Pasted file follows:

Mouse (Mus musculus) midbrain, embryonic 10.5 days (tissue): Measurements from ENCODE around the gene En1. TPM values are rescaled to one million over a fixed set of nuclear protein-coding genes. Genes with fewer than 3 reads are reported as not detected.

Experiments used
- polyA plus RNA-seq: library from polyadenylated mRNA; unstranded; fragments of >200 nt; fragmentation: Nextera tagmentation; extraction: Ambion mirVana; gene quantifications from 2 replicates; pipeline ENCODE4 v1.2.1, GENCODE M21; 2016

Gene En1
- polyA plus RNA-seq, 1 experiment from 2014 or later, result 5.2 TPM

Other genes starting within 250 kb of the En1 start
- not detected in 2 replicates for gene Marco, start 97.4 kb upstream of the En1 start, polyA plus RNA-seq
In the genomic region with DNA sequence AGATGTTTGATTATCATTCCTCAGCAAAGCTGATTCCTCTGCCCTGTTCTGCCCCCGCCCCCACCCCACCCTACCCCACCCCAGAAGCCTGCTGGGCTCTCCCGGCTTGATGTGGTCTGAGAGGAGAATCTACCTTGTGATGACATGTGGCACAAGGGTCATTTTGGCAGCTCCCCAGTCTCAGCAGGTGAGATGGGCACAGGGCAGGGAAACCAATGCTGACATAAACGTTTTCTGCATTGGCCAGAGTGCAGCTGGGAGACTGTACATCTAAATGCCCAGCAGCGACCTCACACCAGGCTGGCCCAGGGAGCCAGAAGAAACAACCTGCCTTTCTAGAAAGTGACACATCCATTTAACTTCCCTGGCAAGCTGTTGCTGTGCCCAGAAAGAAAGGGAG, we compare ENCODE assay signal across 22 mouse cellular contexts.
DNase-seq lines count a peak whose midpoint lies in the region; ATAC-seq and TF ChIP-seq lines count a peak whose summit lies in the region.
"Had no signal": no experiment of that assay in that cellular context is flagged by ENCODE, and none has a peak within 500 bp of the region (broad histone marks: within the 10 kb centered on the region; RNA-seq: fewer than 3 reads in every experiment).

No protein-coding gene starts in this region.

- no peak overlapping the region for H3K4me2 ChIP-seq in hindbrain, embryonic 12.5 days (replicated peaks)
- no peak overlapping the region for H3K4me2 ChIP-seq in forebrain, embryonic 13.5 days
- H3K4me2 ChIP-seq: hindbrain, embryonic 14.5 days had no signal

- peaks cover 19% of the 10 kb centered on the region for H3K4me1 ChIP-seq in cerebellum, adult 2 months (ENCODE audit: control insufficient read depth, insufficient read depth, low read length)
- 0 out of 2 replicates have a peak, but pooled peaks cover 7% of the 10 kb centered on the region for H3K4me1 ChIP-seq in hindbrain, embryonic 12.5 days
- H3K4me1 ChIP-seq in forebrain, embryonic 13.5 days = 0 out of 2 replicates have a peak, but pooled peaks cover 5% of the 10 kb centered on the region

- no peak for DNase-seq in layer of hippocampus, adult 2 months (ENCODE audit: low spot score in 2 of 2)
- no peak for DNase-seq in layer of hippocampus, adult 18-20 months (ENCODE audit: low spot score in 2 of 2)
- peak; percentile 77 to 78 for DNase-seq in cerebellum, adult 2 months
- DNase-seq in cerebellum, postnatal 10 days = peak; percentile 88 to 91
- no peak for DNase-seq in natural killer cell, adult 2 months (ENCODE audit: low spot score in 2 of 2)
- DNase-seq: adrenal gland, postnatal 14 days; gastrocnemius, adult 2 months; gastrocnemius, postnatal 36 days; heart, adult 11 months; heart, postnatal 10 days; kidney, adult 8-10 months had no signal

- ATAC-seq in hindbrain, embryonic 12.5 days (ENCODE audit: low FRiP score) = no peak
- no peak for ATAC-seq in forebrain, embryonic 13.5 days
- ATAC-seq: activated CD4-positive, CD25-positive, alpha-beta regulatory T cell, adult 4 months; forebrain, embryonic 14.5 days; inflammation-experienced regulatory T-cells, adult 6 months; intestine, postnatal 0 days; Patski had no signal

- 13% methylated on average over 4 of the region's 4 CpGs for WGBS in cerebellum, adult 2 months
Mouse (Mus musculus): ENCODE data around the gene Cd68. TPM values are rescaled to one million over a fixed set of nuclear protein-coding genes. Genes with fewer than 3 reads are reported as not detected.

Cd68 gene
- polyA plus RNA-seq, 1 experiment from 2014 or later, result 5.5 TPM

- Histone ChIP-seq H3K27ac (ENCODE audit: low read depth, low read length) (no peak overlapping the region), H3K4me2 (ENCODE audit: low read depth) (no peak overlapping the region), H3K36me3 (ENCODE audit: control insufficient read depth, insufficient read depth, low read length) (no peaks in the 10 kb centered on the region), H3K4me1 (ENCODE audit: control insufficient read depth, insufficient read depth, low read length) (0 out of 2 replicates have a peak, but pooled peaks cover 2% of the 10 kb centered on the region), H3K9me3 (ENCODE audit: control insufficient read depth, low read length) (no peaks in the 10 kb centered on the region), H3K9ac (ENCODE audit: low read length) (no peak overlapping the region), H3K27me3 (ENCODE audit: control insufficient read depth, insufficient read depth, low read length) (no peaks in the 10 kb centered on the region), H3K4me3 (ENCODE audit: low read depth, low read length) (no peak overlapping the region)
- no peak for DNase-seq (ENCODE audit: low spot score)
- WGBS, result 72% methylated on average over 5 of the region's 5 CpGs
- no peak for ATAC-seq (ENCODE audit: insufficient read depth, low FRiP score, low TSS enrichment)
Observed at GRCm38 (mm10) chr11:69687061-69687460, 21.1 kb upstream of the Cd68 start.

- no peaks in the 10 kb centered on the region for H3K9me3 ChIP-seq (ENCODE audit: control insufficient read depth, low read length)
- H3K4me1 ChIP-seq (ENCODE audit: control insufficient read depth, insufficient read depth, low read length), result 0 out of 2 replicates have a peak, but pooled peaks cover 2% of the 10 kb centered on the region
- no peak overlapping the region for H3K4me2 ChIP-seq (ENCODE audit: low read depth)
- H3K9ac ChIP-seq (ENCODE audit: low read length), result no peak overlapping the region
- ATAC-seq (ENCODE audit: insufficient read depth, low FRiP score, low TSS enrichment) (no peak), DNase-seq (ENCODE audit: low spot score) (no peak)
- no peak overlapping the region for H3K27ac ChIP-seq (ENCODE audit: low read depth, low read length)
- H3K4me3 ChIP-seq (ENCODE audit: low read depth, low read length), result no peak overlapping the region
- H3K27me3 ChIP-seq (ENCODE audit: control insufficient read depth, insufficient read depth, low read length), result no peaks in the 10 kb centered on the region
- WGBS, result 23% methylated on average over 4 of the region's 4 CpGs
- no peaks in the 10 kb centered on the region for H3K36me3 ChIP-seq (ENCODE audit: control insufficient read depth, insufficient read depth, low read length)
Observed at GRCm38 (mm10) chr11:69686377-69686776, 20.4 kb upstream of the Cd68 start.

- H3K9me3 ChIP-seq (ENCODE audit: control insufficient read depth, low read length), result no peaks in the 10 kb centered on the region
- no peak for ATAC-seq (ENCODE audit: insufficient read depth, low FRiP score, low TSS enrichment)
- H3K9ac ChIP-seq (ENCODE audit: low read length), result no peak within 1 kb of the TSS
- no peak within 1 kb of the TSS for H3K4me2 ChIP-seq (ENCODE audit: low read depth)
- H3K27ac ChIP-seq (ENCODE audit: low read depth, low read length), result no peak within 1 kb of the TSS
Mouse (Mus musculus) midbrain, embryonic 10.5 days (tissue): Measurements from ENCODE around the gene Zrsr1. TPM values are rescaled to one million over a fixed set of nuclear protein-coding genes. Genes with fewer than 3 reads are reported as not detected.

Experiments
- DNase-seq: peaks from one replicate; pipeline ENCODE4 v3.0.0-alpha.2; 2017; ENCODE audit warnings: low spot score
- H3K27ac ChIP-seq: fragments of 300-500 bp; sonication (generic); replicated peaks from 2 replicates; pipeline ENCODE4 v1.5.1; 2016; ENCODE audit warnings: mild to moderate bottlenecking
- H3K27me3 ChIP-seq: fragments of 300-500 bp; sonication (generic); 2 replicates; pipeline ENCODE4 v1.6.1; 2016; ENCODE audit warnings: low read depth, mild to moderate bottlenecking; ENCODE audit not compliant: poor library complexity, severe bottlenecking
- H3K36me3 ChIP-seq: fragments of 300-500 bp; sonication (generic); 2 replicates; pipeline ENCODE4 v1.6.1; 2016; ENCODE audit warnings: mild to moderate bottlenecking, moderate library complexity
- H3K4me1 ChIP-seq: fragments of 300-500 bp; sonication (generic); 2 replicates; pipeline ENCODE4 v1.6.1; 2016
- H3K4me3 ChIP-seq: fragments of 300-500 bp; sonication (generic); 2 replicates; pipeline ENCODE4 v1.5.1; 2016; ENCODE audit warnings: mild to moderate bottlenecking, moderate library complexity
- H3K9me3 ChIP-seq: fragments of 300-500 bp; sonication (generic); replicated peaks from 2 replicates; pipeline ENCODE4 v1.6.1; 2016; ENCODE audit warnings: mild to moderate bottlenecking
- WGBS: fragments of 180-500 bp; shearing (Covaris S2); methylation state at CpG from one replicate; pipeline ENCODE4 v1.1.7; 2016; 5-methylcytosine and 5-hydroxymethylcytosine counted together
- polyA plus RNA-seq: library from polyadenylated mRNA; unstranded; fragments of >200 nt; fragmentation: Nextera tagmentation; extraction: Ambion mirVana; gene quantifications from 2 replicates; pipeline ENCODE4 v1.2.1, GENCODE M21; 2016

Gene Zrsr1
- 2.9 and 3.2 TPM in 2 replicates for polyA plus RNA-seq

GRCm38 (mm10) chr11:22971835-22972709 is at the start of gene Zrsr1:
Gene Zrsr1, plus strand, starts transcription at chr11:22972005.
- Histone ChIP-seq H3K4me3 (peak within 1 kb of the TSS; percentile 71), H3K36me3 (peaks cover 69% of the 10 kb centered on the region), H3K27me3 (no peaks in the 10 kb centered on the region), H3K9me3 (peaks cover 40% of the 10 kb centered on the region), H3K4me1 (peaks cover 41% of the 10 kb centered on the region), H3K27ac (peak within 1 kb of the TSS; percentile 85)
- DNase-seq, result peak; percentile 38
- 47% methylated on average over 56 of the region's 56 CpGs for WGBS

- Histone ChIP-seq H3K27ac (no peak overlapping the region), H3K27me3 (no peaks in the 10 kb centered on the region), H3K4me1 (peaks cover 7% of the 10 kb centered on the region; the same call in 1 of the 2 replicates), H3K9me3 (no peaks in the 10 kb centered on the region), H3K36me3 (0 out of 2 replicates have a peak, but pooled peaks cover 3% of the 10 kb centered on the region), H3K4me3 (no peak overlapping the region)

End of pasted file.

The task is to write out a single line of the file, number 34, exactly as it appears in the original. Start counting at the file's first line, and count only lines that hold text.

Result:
- no peak for ATAC-seq (ENCODE audit: insufficient read depth, low FRiP score, low TSS enrichment)